Exercises For Arthritis Of The Hip
Aerobic Exercises For Hip Arthritis
The first category of exercises is aerobic activity.
Walking is really the best form of aerobic exercise for people with hip arthritis.
The reason for that is that the cartilage covering your hip joint is like a sponge that has soaked up water.
In this analogy, the "water" is a lubricating fluid called synovial fluid.
As you walk, you compress the sponge (hip joint cartilage), and it squeezes out synovial fluid into the joint space.
That synovial fluid helps lubricate your joint and allow it to move more smoothly.
But what if I get hip pain when walking?
Although waling is a good exercise, lot of people who have arthritis in their hip may experience hip pain when walking for long periods of time.
To truly get the best effect out of your walking in terms of cartilage health, you want to walk for thousands of repetitions.
If you have pain when you're walking, in order to be able to walk longer, you can walk in the water or on a treadmill holding on to the handrails.
Another really easy thing to do though is to use a cane when you're walking.
I don't want to use a cane. It makes me look old.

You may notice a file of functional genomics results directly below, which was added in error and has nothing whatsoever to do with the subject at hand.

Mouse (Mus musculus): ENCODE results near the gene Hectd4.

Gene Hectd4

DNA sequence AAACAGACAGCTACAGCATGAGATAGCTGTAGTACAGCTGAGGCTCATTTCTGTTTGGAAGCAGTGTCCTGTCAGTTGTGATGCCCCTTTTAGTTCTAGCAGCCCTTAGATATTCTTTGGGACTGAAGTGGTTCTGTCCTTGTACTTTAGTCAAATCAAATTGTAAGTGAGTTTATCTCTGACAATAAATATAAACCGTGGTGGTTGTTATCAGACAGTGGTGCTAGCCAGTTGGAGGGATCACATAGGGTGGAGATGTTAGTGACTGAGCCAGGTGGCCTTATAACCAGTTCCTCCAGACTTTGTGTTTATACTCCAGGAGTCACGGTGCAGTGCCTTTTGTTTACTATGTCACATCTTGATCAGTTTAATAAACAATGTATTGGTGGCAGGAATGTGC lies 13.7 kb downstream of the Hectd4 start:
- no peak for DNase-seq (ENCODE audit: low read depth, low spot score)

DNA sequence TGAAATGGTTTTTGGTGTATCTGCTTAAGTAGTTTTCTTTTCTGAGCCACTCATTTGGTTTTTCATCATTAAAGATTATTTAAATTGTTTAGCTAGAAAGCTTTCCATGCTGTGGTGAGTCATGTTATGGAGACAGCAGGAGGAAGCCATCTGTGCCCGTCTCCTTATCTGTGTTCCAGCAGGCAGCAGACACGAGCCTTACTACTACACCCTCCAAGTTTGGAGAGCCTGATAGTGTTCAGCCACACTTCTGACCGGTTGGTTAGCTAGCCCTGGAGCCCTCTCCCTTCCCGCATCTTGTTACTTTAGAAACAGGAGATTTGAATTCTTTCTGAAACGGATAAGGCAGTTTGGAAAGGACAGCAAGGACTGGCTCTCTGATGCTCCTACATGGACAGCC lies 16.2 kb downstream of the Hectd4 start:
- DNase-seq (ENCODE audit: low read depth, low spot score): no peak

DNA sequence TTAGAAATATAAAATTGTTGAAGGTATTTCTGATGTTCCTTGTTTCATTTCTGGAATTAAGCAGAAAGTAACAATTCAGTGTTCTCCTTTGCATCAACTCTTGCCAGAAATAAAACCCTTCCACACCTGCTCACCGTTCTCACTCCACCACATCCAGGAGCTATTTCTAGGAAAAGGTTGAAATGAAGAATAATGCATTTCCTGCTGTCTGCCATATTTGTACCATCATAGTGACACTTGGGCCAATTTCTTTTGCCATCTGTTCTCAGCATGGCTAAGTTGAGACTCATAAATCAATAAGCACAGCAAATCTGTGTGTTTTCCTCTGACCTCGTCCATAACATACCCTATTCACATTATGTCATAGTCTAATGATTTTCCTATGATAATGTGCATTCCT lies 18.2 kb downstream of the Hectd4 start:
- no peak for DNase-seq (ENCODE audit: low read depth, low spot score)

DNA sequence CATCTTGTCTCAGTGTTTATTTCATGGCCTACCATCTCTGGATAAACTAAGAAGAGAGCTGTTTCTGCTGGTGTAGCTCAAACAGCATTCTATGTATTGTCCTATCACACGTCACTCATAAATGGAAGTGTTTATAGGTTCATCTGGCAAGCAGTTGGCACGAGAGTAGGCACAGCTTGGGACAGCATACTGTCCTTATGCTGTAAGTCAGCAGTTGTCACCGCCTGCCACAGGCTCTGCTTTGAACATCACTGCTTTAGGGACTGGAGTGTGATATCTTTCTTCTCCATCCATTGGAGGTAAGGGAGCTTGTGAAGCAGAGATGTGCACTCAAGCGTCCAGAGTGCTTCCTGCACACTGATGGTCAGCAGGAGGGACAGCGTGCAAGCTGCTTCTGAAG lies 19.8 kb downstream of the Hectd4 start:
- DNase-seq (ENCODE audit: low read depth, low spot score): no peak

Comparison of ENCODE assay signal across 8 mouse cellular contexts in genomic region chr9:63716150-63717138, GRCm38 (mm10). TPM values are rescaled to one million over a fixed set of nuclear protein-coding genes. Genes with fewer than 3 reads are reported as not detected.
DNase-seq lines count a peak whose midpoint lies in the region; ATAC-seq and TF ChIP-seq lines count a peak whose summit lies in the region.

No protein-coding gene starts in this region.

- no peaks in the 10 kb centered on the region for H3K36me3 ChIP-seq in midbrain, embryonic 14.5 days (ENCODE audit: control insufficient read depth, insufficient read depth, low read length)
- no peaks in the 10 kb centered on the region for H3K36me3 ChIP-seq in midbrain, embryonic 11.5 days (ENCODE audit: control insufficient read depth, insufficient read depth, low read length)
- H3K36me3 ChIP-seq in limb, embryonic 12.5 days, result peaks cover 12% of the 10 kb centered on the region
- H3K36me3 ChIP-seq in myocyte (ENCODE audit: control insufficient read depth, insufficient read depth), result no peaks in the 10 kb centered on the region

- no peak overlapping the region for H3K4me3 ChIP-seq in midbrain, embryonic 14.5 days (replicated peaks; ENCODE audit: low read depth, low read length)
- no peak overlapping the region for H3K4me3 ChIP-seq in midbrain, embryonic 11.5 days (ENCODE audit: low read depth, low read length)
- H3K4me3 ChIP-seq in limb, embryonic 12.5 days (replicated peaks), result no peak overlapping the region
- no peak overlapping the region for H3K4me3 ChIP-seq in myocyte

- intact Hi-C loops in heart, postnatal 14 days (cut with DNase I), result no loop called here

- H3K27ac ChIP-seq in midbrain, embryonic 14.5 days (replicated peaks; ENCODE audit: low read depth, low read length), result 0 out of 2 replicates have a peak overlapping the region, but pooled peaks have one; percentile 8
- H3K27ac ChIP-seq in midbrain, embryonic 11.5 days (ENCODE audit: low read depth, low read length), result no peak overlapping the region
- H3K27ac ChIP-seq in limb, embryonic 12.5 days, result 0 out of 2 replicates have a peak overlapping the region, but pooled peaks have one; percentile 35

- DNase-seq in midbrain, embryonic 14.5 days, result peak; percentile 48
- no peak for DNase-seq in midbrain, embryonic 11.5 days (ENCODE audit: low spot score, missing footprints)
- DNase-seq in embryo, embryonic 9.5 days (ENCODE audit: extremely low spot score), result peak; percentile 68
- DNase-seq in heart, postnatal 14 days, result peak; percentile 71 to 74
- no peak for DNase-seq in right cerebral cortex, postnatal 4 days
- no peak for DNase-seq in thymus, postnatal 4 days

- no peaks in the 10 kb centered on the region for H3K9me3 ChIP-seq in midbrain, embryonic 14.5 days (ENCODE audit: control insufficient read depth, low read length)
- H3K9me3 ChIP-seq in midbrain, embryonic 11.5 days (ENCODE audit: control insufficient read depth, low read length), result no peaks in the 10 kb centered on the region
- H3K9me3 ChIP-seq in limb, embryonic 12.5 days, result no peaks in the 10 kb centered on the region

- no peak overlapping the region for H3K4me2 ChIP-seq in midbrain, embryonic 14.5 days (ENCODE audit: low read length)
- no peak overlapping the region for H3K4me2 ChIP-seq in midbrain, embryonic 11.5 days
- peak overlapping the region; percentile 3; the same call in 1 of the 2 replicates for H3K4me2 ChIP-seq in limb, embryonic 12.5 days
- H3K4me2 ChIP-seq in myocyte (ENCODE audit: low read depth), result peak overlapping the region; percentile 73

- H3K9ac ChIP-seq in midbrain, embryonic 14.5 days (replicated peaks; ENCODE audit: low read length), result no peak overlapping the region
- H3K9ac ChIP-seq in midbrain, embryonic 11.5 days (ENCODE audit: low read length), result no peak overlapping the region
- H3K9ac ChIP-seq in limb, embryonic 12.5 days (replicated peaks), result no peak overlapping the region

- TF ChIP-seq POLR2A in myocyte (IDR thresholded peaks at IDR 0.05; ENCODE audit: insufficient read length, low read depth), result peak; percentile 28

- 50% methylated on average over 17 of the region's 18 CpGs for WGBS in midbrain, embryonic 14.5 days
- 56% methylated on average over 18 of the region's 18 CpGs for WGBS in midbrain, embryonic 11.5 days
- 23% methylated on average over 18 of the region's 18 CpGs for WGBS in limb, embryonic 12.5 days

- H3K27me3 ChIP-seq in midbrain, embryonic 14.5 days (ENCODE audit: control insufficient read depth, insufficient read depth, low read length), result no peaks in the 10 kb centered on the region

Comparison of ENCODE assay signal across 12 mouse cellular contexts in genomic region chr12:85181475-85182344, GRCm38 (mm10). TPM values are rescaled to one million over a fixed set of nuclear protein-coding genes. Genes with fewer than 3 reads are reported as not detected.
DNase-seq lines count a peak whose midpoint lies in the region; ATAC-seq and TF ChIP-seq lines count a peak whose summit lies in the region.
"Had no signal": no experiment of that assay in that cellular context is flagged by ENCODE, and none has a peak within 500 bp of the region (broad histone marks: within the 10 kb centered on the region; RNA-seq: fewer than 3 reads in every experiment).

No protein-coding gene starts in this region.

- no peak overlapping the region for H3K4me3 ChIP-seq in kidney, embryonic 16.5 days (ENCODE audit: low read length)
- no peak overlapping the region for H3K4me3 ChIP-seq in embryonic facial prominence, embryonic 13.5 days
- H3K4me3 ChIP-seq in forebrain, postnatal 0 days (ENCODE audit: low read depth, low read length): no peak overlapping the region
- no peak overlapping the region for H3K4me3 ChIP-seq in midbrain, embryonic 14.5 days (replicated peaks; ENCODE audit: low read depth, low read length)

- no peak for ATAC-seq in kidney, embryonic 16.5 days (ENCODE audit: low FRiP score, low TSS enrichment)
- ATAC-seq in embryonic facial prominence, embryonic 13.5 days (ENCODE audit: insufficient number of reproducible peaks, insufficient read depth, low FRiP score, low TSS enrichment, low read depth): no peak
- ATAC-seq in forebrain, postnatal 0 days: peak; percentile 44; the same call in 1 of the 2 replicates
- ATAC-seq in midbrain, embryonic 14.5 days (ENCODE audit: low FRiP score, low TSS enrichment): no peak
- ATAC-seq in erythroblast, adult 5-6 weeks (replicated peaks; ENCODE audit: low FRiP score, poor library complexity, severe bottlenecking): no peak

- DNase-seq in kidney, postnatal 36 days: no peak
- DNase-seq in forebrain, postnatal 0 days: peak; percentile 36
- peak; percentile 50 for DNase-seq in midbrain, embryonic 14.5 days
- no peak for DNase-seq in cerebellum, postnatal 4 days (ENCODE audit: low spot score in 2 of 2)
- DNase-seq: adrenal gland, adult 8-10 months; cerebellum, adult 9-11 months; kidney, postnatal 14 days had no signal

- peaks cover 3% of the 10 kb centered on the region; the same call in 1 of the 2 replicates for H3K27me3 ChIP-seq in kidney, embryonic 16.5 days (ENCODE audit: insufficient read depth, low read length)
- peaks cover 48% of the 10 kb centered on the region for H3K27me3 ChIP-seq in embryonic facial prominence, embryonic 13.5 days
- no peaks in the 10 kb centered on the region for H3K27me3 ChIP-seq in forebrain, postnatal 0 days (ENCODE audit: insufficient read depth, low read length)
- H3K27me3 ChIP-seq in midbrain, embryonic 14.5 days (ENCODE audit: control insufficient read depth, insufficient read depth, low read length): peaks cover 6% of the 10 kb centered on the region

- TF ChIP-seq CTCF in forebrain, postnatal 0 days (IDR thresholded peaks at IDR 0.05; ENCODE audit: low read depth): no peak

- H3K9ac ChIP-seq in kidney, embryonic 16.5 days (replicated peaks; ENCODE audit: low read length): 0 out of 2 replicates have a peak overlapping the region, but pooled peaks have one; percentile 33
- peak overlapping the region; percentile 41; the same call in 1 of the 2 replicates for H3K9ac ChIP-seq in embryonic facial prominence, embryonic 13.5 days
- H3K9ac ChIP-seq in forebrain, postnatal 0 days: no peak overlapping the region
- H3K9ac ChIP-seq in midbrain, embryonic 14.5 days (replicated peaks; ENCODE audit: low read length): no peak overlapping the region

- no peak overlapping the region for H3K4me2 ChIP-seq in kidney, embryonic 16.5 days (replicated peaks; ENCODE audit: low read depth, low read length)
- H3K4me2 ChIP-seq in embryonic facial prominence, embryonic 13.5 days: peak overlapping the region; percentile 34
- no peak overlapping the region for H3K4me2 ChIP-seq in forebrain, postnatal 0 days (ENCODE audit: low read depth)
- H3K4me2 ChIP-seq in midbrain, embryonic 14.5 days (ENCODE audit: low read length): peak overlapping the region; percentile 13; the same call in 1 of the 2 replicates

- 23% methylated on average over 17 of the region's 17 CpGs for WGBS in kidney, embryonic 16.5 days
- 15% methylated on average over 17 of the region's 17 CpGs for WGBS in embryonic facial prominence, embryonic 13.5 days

A lot of people have apprehension or don't want to use a cane because they're afraid that it makes them look like they're getting older.
However, there's nothing wrong with using a cane, especially if you're just using it to allow you to walk for longer periods of time.
By walking longer periods of time, you'll help make your joint and the cartilage healthier so that you can eventually walk longer without needing a cane.
How to use a cane when walking with hip arthritis
The way that you use a cane when you're walking is to hold the cane in the hand opposite from your painful hip.
So, if you're having pain in the left hip, you'd use the cane in the right hand (and vice versa).
That means you may not necessarily hold the cane in your dominant hand.
For example, if you're right handed but having right hip pain, you'd want to use the cane in your left hand.
Next, you want to move the cane and the opposite leg at the same time.